Fairy healers? Some further thoughts on Ronald Hutton’s ‘The witch.’

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High Fairy Healer, from the card game Rage of Bahamut

In his new book, The witch, Ronald Hutton argues for a close link between local cunning folk (what he prefers to call ‘service magicians’ who assist their local communities) and the fairies, who frequently taught these individuals their healing powers.  He cites numerous examples, most of witch come from Scottish witch trials (there is only a handful of English examples).

The evidence of fairy healing

As I have mentioned when discussing  witches and fairies, I am troubled by the fact that this evidence is from one very unique source or environment.  What is the folklore evidence of fairy healing other than that linked to witchcraft?  There seems to be very little.  I can think of only a handful of instances even remotely resembling what the accused healers described:

  • in Layamon’s Brut the elf queen Argante takes the wounded Arthur to Avalon to heal him- and the same history describes how elves bestowed upon Arthur the gifts of good luck and other qualities at his birth (acting as the original fairy god-mothers);
  • there are a couple of stories from Shetland of the healing abilities of the trows.  One relates an incident when they were seen treating a jaundiced trow infant by pouring water over it- a human stole the bowl used and was able then to cure jaundice in humans.  In another story ointment is stolen from the trows which proves efficacious for any human injury.  What is particularly notable about these accounts is that they are almost unique in describing fairies succumbing to illnesses and curing themselves;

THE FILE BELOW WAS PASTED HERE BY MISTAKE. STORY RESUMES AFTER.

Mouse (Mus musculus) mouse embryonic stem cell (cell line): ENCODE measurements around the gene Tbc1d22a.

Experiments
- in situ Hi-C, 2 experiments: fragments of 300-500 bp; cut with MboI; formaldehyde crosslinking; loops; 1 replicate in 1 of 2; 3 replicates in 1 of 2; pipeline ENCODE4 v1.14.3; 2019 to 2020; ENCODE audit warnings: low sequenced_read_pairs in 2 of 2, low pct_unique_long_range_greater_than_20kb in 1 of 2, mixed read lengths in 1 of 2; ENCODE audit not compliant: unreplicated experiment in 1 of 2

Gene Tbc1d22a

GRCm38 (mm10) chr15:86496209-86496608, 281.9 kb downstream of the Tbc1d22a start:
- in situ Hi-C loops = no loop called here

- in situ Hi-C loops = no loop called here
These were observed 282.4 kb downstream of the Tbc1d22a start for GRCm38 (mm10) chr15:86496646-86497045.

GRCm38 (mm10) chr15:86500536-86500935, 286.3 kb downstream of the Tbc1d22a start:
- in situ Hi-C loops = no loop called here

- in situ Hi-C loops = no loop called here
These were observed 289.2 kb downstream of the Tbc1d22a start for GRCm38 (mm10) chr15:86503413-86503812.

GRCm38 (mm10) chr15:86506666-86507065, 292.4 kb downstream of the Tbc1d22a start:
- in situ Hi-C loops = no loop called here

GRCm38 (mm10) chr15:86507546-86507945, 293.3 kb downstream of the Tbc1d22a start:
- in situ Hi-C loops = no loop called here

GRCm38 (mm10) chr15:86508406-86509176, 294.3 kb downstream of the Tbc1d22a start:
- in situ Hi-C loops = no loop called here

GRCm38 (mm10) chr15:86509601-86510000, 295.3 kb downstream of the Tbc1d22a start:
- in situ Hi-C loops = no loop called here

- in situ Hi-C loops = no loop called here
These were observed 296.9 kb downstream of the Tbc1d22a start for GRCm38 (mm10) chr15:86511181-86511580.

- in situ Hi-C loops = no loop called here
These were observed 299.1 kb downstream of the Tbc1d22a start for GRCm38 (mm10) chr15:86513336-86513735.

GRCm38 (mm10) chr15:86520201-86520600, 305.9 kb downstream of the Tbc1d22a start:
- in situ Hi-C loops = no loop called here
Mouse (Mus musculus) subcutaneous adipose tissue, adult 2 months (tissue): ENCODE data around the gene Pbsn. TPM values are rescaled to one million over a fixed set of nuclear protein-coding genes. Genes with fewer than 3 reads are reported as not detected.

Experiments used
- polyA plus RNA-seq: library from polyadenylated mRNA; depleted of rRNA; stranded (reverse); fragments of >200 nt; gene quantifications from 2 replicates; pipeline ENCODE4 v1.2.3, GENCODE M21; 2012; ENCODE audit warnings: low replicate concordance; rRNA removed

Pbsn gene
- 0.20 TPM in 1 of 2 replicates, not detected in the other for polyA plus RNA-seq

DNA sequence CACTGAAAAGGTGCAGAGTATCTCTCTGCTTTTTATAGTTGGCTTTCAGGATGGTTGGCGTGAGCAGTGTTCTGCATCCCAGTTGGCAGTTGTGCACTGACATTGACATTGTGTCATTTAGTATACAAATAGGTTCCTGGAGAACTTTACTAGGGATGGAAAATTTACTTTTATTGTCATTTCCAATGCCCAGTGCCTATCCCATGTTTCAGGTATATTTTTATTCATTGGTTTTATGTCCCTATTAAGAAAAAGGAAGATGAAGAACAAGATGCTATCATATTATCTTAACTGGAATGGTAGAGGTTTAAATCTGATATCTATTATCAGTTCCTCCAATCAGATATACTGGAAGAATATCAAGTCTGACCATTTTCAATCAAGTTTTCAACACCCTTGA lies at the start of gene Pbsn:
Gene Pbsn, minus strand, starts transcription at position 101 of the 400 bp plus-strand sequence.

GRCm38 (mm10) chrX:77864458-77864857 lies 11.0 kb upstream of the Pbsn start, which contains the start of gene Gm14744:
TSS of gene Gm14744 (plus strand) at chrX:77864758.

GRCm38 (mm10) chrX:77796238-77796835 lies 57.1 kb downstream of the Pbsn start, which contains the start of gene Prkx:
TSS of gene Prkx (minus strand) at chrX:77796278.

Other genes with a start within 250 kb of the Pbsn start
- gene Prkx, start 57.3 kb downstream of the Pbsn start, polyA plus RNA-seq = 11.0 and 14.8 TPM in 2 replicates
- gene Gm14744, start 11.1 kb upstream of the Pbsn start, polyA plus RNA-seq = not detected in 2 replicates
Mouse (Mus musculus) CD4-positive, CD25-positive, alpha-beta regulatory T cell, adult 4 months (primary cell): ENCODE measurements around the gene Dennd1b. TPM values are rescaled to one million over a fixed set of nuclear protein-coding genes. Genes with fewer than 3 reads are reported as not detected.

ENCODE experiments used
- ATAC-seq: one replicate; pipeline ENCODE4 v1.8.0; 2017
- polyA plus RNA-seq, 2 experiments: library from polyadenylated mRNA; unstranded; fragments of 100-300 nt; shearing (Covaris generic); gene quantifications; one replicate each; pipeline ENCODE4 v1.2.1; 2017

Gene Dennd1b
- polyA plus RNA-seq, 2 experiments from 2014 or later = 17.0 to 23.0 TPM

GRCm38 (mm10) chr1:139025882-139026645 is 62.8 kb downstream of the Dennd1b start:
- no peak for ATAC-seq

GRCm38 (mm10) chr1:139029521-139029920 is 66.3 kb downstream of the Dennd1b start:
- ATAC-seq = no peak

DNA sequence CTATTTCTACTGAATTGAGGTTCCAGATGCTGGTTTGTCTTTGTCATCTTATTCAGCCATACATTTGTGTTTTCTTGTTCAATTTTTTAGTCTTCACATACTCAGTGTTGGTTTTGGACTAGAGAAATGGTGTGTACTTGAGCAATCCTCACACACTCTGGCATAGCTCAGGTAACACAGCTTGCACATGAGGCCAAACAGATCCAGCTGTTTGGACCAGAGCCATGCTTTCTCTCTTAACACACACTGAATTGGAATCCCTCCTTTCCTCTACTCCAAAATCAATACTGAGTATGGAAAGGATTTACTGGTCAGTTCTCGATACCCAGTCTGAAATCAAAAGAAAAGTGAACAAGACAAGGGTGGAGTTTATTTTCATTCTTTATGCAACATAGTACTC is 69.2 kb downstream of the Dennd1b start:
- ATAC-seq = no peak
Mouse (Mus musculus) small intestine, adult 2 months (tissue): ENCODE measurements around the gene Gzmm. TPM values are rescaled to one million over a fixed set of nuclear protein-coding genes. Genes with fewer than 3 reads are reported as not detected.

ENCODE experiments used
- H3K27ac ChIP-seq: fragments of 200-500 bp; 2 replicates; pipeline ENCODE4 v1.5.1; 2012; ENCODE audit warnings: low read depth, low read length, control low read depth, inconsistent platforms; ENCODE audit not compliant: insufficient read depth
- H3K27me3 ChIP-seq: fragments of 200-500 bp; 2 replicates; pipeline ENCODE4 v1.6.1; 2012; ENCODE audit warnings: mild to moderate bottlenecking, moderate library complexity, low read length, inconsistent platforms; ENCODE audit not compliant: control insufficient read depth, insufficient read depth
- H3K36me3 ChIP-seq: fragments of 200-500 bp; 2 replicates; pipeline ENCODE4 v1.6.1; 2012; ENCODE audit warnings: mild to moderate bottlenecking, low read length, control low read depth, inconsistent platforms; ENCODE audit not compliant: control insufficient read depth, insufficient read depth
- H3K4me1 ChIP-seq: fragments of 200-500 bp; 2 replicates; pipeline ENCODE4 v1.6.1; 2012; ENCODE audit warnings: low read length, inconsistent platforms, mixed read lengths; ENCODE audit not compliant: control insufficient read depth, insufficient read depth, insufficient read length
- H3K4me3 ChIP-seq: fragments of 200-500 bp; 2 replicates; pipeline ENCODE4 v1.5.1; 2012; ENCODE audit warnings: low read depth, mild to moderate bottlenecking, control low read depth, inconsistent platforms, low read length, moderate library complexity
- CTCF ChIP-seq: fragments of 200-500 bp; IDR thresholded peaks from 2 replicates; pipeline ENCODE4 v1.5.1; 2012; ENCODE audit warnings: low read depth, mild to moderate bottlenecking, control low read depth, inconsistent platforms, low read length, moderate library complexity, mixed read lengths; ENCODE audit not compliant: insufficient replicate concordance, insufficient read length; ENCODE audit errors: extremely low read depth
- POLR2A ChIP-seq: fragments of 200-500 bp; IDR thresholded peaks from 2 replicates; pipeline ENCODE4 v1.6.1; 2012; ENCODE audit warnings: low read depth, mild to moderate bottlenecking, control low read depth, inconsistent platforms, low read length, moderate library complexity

• the Welsh tale of the fairy wife of Llyn y Fan Fach follows the usual course of such tales.  The gwrag annwn is persuaded to marry a human male, but eventually he violates the conditions of their betrothal and she abandons him.  However, in this particular instance, she maintains regular contact with her three sons, to whom she teaches healing skills.  They became  the renowned physicians of Myddfai;
  • in the Cornish story of the old man of Cury, the hero of the title rescues a mermaid stranded by the tide.  In gratitude for carrying her back to the sea, the mermaid offers to give him any three things he cares to request.  He asked, not for wealth, but for the abilities to charm away sickness, to break the spells of witchcraft, and to discover thieves and restore stolen property;
  • in the ballad of The son of the knight of green vesture a cow herd is visited by a fairy maid and is offered various magical objects, each in exchange for a cow. He swaps one of his kine for a jewel that heals sores;
  • as I have discussed when examining  gifts from the fairies, there are a few sites around Britain which are associated with fairies and healing- wells and standing stones and such like.  For example, the ‘Hob Hole’ on the North Yorkshire coast was said to be inhabited by a ‘hob’ who could cure whooping cough if asked; the fairies’ ‘dripping cave’ at Craig-a-Chowie in Ross-shire could cure deafness.  A particularly interesting story attaches to the Fairies Well near Blackpool (from Spence, The fairy tradition in Britain, p.156).  The water of the well was known locally to be good for the treatment of weak eyes.  A mother whose daughter’s eyesight seemed to be failing went to the well to fill a bottle.  There she met a small green man who gave her a box of ointment to apply to the child.  Before treating her daughter, the mother put some of the salve on her own eye, without ill-effect.  She therefore applied it to the girl, who was cured.  So far, this is a happy tale of a benevolent fairy bestowing his healing power out of pure goodwill.  However, there is a sequel.  Some time later, the mother saw the same little man at the market.  She thanked him for the cure; he was angry and demanded to know with which eye she saw him.  She was promptly blinded, as happens in all such stories of midwives and wet nurses.  It appears, therefore, that her offence was to apply the ointment to anyone but the person for whom it was intended;
  • in the French romance, Huon of Bordeaux, which was only translated in English in the later sixteenth century, there is a reference to a healing horn given to fairy king Oberon by four fairy ‘godmothers.’  Hearing a blast upon it will make the sickest man whole and sound instantly; and,